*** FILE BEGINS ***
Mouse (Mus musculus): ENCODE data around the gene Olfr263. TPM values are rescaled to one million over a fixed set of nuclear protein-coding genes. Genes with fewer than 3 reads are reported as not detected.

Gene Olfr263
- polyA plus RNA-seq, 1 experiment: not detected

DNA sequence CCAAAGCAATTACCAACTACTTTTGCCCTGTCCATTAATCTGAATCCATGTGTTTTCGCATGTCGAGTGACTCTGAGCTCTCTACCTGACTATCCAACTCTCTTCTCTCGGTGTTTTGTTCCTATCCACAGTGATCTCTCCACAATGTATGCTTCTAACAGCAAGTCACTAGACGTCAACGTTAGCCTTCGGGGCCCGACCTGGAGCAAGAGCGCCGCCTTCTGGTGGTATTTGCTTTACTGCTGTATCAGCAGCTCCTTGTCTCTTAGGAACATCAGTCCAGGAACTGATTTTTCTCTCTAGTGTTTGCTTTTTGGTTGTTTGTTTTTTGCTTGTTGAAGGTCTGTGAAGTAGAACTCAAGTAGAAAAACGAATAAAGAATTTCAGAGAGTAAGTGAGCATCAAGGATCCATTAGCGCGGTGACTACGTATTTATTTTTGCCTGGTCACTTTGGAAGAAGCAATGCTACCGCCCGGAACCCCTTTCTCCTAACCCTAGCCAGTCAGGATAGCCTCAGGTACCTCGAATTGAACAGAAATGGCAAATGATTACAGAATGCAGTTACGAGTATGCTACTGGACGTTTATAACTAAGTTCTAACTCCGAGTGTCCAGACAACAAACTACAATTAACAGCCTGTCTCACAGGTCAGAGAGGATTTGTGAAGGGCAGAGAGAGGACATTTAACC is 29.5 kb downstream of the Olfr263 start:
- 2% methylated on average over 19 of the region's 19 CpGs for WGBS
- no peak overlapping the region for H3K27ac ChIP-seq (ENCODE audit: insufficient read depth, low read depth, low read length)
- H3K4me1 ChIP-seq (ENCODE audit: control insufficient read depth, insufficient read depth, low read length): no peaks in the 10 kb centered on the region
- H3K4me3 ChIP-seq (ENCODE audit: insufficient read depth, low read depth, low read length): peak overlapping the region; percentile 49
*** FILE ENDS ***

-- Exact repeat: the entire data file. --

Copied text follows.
Mouse (Mus musculus): ENCODE data around the gene Olfr263. TPM values are rescaled to one million over a fixed set of nuclear protein-coding genes. Genes with fewer than 3 reads are reported as not detected.

Gene Olfr263
- polyA plus RNA-seq, 1 experiment: not detected

DNA sequence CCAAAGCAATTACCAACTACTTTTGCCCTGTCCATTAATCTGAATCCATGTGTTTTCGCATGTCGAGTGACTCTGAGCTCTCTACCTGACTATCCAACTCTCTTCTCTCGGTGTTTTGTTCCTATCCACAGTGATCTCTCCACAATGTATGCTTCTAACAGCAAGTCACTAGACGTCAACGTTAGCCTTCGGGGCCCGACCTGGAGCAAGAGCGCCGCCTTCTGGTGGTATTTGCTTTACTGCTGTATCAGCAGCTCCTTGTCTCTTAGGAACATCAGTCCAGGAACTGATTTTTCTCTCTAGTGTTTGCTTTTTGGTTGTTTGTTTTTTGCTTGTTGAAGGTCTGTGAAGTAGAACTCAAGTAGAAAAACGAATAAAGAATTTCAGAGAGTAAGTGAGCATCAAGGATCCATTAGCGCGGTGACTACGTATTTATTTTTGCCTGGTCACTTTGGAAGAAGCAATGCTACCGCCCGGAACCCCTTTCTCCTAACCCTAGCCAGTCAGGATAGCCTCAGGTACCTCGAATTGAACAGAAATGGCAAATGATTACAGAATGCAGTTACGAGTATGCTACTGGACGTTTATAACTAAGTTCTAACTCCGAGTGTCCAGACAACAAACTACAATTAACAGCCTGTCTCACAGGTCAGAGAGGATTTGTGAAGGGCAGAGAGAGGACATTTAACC is 29.5 kb downstream of the Olfr263 start:
- 2% methylated on average over 19 of the region's 19 CpGs for WGBS
- no peak overlapping the region for H3K27ac ChIP-seq (ENCODE audit: insufficient read depth, low read depth, low read length)
- H3K4me1 ChIP-seq (ENCODE audit: control insufficient read depth, insufficient read depth, low read length): no peaks in the 10 kb centered on the region
- H3K4me3 ChIP-seq (ENCODE audit: insufficient read depth, low read depth, low read length): peak overlapping the region; percentile 49